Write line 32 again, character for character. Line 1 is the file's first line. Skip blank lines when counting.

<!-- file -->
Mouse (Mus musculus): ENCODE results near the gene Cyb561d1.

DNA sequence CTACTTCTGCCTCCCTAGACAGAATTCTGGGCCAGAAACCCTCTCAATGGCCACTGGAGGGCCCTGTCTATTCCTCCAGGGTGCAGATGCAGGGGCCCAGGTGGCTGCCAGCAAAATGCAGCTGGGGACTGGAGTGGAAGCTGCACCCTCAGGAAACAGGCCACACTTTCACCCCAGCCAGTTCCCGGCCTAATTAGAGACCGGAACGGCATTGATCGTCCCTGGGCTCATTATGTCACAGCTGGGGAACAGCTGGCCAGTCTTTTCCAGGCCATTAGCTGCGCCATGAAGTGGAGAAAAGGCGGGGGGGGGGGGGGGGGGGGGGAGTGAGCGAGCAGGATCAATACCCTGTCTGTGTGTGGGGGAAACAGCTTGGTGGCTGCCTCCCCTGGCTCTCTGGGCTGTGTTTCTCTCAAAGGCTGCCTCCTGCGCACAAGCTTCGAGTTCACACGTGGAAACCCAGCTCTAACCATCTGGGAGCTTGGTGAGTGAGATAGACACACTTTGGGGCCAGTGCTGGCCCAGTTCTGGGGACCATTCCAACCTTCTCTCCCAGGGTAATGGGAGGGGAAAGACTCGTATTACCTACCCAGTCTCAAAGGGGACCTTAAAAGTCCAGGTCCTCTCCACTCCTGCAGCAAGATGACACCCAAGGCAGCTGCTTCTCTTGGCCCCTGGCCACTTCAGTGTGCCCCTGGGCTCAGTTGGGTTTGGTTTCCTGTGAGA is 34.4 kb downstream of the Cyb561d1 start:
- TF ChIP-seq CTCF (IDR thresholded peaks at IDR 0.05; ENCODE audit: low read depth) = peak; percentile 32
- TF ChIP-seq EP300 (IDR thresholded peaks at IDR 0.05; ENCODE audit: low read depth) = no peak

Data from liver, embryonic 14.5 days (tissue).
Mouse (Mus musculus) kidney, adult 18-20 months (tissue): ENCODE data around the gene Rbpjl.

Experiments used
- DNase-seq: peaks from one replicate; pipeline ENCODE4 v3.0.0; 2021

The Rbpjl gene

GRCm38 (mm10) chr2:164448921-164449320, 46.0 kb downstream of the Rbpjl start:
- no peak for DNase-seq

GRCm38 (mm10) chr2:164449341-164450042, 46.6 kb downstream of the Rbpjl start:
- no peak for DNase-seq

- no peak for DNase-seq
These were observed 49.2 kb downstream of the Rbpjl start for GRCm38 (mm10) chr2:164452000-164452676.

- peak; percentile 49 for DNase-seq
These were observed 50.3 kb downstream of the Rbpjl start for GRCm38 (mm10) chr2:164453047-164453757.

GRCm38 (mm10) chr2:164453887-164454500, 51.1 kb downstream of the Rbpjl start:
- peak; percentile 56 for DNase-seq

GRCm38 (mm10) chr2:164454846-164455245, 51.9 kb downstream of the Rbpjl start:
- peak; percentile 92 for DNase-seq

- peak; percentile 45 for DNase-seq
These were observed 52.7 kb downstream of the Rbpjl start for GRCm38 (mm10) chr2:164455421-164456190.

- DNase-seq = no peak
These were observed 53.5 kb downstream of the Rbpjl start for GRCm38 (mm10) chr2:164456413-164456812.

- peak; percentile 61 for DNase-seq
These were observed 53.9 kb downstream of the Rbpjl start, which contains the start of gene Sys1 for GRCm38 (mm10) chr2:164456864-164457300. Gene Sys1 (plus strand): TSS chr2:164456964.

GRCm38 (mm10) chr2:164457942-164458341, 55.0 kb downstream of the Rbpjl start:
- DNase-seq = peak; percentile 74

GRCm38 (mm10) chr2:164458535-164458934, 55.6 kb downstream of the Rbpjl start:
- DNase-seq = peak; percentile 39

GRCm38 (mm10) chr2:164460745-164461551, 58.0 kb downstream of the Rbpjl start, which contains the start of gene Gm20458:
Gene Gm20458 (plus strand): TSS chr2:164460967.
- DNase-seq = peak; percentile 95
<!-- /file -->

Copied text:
GRCm38 (mm10) chr2:164460745-164461551, 58.0 kb downstream of the Rbpjl start, which contains the start of gene Gm20458: